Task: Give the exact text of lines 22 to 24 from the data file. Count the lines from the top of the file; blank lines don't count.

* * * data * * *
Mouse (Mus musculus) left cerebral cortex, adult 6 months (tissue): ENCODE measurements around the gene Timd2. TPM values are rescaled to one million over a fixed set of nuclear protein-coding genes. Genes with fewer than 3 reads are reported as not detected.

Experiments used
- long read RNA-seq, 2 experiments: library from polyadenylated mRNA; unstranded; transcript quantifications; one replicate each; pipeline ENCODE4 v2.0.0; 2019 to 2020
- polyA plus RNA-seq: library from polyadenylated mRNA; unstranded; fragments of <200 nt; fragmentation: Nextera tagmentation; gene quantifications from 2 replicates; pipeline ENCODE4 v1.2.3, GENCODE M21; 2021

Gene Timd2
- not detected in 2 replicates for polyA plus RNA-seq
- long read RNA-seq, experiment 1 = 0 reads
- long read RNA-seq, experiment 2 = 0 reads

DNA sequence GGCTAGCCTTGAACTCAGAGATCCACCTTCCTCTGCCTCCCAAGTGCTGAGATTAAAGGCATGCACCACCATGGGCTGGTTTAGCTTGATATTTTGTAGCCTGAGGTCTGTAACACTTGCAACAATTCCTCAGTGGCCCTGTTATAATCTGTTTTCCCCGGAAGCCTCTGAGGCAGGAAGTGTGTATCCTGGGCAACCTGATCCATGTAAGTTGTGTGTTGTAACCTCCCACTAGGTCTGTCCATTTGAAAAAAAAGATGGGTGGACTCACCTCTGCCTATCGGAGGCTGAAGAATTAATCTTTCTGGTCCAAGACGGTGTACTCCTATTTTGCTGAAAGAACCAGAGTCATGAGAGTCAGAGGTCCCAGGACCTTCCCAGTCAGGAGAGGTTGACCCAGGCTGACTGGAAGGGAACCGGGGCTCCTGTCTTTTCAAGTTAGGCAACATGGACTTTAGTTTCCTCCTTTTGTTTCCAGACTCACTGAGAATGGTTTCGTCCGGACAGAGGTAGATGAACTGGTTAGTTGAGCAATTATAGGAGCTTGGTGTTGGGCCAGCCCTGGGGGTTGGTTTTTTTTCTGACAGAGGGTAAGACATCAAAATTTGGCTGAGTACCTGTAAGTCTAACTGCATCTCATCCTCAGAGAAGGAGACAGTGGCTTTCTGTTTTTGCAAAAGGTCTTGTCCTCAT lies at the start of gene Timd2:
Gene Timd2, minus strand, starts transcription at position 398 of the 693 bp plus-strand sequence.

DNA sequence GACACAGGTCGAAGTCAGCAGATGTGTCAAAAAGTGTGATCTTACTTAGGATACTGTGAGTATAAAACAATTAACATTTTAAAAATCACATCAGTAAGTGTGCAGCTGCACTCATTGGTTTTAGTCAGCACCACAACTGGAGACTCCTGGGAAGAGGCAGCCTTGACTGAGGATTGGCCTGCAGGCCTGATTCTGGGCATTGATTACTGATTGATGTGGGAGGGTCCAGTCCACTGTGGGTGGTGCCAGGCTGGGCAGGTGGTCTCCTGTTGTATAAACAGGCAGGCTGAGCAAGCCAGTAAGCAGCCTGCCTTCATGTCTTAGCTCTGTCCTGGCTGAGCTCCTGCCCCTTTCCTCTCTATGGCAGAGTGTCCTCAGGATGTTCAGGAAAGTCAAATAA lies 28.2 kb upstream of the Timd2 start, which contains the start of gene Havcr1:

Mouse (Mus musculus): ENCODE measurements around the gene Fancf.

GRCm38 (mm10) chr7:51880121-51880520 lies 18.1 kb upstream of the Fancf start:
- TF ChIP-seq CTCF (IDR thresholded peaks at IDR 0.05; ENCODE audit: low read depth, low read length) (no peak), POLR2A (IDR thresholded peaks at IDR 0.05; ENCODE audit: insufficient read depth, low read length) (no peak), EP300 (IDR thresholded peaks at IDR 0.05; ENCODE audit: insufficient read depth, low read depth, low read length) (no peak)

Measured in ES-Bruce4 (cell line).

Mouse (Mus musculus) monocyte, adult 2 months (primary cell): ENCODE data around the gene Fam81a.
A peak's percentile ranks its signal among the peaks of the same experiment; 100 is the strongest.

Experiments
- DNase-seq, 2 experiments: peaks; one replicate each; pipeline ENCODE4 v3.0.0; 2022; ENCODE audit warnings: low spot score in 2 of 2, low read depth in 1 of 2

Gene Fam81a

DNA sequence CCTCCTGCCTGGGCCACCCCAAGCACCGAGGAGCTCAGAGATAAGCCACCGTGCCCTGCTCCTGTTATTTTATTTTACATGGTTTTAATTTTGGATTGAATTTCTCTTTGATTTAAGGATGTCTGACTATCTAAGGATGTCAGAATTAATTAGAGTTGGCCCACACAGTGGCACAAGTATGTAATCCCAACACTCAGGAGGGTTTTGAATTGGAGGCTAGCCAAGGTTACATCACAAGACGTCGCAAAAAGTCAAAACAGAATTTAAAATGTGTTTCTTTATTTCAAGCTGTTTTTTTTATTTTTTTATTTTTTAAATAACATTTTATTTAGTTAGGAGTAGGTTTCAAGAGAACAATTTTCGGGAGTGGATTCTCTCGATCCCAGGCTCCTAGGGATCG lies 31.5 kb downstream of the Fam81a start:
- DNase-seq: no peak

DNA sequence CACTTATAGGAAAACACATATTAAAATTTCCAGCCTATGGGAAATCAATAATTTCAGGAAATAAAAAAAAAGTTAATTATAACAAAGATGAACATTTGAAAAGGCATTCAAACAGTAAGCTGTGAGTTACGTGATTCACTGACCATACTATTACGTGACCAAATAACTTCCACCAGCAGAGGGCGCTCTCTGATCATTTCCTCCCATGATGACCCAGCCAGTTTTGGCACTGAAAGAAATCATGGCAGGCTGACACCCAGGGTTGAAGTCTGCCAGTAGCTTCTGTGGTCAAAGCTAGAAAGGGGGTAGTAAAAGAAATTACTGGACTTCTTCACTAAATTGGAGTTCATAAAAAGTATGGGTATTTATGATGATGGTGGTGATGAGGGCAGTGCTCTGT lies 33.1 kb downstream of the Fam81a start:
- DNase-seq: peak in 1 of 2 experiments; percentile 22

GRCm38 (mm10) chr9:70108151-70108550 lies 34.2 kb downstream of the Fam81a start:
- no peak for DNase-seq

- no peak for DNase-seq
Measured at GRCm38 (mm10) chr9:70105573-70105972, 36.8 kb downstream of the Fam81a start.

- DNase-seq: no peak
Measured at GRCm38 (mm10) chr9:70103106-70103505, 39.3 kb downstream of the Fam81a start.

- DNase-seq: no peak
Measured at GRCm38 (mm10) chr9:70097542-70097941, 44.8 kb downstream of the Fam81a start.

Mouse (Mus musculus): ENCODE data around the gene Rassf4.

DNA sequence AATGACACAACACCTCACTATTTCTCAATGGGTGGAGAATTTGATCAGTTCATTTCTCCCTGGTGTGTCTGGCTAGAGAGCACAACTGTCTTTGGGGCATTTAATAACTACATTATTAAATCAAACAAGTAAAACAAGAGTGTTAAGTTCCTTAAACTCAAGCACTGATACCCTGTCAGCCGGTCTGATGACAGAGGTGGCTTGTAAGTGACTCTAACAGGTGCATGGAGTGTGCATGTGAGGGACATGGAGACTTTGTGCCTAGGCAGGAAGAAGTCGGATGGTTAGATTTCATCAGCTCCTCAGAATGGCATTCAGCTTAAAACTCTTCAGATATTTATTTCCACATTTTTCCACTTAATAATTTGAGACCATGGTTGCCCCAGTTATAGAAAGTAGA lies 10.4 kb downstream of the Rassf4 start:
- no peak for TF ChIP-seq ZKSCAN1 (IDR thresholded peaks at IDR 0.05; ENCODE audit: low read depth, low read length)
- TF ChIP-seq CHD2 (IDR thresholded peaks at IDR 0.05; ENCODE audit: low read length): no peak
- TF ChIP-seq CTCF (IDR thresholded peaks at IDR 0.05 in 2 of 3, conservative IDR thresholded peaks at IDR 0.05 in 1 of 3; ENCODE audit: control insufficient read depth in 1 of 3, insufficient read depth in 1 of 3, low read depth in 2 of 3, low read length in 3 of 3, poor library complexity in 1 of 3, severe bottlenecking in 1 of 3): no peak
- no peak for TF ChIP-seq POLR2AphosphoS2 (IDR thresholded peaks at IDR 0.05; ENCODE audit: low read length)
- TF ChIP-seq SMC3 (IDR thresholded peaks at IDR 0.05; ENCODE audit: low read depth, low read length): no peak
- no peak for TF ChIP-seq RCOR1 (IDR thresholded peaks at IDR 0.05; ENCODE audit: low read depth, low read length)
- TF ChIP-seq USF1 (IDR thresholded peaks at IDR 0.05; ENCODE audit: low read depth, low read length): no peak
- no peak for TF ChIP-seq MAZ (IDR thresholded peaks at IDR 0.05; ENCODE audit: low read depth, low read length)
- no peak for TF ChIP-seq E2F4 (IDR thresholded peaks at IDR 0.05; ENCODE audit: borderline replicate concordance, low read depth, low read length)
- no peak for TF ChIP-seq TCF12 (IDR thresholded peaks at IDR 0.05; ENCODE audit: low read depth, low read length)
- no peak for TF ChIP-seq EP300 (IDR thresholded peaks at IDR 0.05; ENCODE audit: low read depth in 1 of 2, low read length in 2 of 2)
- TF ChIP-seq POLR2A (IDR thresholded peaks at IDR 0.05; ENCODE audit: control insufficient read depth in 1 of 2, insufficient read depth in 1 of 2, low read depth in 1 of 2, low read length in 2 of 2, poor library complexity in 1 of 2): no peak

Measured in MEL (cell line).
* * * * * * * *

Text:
- DNase-seq: no peak

DNA sequence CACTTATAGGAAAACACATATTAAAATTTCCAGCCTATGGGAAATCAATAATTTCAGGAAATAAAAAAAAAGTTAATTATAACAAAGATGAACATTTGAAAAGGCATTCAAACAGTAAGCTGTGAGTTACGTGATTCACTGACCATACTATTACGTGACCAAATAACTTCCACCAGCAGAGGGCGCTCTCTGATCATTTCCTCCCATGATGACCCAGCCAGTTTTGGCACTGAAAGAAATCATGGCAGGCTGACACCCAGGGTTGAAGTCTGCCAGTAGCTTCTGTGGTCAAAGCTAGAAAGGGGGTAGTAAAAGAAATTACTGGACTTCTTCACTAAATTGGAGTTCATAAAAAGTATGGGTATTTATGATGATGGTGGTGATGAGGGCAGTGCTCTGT lies 33.1 kb downstream of the Fam81a start:
- DNase-seq: peak in 1 of 2 experiments; percentile 22